Located at The University of Texas at El Paso, the Center for Inland Desalination Systems (CIDS) is a newly formed center that is studying desalination-related issues such as:
Mining the brine concentrate produced during the desalination process (e.g. reverse osmosis, RO)
Developing small-scale portable desalination equipment to be used in remote locations
Developing processes that maximize energy and water production efficiencies
CIDS builds on a strong foundation of related research already being done by faculty members in geological sciences, chemistry, and civil engineering. CIDS funding is currently a combination of a $2 million grant from the state of Texas through its Emerging Technology Fund; a $2 million grant from the University of Texas system; and matching funds raised by UTEP (goal is $2 million in sponsored research from industry and government partners).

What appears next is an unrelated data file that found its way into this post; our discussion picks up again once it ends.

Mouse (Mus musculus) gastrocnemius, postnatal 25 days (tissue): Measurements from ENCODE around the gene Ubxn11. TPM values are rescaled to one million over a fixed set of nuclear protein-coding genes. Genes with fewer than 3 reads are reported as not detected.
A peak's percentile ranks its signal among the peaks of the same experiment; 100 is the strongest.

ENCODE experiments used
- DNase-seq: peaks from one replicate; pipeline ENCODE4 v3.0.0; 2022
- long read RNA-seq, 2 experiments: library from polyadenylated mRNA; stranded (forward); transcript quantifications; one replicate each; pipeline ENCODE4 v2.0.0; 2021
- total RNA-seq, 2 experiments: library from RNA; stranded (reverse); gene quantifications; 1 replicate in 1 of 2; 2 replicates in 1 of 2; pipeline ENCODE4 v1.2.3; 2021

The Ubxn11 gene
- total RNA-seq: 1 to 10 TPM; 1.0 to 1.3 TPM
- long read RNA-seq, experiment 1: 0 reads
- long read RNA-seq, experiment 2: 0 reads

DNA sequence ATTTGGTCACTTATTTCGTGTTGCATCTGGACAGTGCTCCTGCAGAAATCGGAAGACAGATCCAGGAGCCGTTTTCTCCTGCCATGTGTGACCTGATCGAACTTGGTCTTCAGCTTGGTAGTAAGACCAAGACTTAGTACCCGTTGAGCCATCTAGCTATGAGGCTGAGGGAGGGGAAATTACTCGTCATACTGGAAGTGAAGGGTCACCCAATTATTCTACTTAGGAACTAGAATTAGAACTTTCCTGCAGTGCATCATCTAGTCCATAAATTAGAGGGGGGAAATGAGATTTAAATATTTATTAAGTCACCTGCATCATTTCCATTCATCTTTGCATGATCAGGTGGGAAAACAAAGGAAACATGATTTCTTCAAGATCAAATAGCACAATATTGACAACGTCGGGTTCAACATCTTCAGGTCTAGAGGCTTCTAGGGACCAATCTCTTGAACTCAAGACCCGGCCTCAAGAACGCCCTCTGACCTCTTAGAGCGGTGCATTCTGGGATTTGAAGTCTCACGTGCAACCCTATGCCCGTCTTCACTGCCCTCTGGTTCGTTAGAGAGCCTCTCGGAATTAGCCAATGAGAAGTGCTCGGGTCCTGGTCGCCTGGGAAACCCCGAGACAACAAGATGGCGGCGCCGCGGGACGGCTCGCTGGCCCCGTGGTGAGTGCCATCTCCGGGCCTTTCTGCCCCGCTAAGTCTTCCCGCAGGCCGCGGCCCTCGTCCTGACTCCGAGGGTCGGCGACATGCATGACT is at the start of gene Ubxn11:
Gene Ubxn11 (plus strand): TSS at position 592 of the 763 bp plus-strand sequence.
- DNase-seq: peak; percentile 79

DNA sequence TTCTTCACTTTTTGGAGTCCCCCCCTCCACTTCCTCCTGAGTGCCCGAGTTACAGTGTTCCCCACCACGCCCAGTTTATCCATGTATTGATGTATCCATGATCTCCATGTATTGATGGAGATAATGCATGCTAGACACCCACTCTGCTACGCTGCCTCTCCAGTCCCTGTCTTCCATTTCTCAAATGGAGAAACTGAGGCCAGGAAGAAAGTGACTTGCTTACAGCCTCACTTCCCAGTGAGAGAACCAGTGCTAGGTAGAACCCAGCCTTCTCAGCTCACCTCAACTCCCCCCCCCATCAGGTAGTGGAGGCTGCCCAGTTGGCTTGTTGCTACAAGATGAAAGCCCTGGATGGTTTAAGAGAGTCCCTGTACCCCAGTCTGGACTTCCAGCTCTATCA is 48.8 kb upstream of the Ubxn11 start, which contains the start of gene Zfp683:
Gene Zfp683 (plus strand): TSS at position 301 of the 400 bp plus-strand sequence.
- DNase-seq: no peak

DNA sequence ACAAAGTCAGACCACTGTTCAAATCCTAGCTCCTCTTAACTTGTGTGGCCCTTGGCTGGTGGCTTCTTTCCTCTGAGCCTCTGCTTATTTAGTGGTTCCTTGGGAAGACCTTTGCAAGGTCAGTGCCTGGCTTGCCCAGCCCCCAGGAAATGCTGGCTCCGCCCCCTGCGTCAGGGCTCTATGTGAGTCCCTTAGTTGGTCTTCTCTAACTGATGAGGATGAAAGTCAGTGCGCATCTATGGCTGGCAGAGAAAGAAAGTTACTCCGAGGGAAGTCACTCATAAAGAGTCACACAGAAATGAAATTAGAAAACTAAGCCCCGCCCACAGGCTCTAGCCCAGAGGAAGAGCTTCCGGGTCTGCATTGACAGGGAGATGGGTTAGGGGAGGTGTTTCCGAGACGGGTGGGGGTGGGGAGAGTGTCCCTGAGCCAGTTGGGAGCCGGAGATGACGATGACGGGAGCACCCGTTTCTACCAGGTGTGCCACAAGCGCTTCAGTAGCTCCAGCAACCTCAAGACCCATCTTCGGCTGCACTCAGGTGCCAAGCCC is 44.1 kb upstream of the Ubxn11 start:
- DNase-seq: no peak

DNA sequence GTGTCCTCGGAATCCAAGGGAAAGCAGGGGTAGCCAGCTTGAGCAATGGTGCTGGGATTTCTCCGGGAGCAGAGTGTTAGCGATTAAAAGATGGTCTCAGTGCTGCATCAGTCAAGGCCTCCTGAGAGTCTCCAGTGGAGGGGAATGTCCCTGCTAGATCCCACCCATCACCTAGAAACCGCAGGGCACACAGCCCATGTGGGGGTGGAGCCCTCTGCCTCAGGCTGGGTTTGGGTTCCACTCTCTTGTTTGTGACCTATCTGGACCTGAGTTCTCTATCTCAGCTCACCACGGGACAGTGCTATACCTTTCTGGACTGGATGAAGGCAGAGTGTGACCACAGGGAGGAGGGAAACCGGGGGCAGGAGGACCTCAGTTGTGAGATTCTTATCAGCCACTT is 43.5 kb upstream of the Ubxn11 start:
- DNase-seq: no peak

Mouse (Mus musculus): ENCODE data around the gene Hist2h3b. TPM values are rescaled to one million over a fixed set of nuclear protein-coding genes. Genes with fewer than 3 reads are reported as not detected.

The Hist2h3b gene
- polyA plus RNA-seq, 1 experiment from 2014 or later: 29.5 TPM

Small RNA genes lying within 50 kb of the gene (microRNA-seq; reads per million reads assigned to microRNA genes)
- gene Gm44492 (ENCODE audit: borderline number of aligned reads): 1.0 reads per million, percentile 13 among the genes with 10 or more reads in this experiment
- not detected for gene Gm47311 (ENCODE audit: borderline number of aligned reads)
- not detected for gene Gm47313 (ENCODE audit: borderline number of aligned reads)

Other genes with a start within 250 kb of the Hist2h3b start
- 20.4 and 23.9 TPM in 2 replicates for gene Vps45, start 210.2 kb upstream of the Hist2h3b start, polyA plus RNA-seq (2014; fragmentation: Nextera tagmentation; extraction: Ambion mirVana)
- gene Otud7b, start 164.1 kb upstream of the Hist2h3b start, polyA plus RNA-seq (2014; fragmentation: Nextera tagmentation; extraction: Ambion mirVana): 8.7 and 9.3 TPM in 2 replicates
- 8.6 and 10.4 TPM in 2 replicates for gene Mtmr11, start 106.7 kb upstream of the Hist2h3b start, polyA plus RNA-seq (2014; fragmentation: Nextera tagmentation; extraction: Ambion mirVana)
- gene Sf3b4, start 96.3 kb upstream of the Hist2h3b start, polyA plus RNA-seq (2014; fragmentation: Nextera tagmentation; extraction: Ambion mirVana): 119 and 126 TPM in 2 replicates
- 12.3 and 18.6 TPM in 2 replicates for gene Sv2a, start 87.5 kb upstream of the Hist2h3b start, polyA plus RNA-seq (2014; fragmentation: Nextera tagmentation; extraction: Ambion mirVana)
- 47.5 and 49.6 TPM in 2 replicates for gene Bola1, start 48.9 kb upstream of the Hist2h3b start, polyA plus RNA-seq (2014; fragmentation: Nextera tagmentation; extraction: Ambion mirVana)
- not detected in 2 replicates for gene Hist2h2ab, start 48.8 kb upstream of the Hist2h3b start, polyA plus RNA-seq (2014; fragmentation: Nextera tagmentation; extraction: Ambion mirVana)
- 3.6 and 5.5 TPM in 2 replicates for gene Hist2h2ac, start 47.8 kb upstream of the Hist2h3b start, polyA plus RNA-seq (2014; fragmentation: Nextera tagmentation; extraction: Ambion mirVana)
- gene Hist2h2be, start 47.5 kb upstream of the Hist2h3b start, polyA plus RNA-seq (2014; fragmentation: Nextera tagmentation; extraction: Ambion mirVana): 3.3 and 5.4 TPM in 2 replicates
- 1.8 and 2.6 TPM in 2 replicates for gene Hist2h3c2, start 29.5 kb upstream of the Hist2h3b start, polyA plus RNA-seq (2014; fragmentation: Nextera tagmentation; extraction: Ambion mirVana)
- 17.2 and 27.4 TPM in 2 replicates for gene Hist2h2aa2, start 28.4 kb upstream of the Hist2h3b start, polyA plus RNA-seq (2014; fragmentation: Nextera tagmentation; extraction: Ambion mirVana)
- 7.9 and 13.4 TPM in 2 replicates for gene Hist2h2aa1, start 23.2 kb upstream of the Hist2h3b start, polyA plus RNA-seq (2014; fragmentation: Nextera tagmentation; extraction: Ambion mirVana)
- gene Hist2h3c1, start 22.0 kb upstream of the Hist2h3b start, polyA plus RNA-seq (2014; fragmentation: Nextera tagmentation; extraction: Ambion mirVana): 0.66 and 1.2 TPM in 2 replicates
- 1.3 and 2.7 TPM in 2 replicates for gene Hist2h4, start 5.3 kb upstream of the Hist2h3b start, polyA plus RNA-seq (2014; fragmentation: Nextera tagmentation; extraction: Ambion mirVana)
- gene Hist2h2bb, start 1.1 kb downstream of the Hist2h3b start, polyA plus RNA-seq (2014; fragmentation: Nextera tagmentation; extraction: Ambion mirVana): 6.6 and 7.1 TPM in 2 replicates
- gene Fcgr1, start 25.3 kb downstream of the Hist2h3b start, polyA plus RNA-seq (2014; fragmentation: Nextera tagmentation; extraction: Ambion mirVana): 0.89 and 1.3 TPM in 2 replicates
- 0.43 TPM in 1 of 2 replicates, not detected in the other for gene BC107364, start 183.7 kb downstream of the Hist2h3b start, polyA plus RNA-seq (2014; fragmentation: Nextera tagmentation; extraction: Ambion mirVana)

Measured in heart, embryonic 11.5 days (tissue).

CIDS has several regional partners, including the El Paso Water Utilities Public Service Board, which manages the largest inland desalination facility in the United States. The 27.5 million gallon per day desalination facility is a partnership between the city of El Paso and the Fort Bliss army base. The five-year agreement approved by the Board includes creation of a Center for Excellence in research, education and outreach related to water resource management and inland desalination. Other partnerships include the Consortium for Hi-Technology Investigations in Water and Waste Water (CHIWAWA) and Veolia Water Solutions and Technologies.
Current research direction at CIDS include seawater pilot demonstrations in Libya and highly efficient brackish desalination pilot demonstrations in New Mexico, California, Texas, and Florida. CIDS plans to research technologies and approaches that will maximize the benefits of desalination, while minimizing the input energy and negative environmental impacts.